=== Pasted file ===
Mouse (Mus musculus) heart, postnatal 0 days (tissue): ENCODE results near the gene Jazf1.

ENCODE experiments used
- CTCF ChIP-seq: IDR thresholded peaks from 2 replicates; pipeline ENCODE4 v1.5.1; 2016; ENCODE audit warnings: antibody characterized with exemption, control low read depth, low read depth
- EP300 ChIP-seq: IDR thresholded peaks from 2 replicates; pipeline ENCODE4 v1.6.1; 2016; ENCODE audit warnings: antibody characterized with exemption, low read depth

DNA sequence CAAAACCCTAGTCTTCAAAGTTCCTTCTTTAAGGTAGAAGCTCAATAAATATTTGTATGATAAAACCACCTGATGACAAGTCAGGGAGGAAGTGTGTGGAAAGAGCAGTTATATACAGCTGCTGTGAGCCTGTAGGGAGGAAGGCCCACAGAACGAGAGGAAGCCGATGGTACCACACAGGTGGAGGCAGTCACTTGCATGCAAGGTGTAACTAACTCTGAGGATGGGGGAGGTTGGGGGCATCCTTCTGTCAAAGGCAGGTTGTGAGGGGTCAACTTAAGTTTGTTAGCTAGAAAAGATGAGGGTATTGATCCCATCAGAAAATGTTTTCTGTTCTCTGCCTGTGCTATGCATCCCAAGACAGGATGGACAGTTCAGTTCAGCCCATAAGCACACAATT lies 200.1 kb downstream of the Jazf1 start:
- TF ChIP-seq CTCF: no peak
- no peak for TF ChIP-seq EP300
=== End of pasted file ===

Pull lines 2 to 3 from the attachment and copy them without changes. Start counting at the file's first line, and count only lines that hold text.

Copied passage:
ENCODE experiments used
- CTCF ChIP-seq: IDR thresholded peaks from 2 replicates; pipeline ENCODE4 v1.5.1; 2016; ENCODE audit warnings: antibody characterized with exemption, control low read depth, low read depth